By squandering the revenue on non-public-good functions that the cap will already motivate private actors to do, you are providing less compensation for consumers, prices will still go up, purchasing power will decline, and you will have no chance of strengthening the cap later (before or after passage of original bill). This is as much a threat to put a damper on a strong incentive for private sector investment in clean energy as any legislated cost-containment. That will also have adverse consequences for any chance of us discovering anything exportable to China and India, who, by the way, seem intent on becoming the next France and leaving us in the dust anyway.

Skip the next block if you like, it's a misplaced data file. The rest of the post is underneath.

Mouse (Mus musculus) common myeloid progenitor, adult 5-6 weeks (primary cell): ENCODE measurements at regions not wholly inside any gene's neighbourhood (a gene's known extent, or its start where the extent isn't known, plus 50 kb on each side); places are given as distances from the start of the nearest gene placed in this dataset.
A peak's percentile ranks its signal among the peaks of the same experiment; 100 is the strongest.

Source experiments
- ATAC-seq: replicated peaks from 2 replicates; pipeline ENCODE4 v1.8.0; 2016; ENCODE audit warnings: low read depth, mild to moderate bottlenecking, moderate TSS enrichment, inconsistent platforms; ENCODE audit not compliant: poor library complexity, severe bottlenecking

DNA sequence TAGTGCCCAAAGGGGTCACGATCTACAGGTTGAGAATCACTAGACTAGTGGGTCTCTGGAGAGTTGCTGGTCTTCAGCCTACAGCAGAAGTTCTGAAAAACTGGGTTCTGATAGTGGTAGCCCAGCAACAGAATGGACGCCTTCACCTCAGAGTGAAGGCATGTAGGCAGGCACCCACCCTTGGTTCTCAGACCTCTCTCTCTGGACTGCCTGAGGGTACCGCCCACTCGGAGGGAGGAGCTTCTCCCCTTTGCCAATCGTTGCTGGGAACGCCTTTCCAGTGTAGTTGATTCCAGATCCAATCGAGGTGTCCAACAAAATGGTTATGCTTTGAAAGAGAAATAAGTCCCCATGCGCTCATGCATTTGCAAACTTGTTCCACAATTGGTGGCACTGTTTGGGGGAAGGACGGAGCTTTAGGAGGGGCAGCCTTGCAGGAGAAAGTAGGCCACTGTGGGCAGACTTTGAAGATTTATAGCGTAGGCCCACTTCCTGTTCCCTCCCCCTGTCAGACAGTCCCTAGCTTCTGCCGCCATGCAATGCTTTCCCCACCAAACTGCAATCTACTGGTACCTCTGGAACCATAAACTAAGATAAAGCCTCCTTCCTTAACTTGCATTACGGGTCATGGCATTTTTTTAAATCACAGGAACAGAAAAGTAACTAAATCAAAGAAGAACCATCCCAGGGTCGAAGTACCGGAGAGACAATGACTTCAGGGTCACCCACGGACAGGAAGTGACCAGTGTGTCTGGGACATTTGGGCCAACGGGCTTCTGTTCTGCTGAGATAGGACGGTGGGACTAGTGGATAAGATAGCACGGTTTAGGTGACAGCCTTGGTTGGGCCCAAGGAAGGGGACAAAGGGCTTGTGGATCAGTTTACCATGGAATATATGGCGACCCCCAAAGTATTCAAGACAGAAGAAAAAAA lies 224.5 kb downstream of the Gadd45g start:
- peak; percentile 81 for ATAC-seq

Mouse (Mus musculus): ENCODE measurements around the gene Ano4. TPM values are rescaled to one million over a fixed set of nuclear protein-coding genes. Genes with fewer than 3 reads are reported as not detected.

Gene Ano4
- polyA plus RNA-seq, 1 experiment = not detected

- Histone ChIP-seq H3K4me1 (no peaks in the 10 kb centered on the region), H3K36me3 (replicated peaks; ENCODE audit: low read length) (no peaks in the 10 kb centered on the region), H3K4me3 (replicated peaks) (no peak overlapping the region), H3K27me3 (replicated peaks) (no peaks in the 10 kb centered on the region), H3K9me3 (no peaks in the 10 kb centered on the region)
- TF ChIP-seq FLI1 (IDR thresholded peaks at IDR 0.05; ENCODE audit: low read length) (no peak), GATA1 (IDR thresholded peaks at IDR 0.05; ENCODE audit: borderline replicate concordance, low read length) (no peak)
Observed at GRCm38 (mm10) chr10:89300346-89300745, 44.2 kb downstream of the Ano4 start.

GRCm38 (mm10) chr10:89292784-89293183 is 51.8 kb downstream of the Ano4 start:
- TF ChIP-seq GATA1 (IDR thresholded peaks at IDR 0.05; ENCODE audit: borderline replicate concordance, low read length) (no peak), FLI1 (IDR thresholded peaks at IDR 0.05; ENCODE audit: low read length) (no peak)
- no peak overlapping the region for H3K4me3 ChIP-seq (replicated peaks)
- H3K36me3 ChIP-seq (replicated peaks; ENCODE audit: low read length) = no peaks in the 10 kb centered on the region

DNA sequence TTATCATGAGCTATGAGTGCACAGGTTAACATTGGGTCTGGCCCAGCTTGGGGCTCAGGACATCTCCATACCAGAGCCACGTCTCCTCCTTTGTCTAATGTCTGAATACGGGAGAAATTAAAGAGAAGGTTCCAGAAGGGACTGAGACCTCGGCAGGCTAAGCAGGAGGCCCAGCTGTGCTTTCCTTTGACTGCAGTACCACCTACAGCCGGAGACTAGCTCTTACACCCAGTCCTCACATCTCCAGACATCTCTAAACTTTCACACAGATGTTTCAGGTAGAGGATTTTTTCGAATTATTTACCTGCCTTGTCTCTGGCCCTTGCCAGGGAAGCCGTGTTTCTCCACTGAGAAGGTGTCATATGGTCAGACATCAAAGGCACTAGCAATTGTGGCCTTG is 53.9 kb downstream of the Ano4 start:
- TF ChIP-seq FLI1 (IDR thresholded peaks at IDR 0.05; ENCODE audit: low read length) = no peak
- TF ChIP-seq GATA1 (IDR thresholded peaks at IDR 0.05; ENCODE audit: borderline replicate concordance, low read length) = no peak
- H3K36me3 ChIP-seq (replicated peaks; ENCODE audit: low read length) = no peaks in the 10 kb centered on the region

By Max Epstein on 2009 04 22

Max (and all), I actually turned your question and my reply here into a quick separate blog post here:


Would welcome continued discussion here or at that blog post (probably at the other post is better)

By Jesse Jenkins on 2009 04 21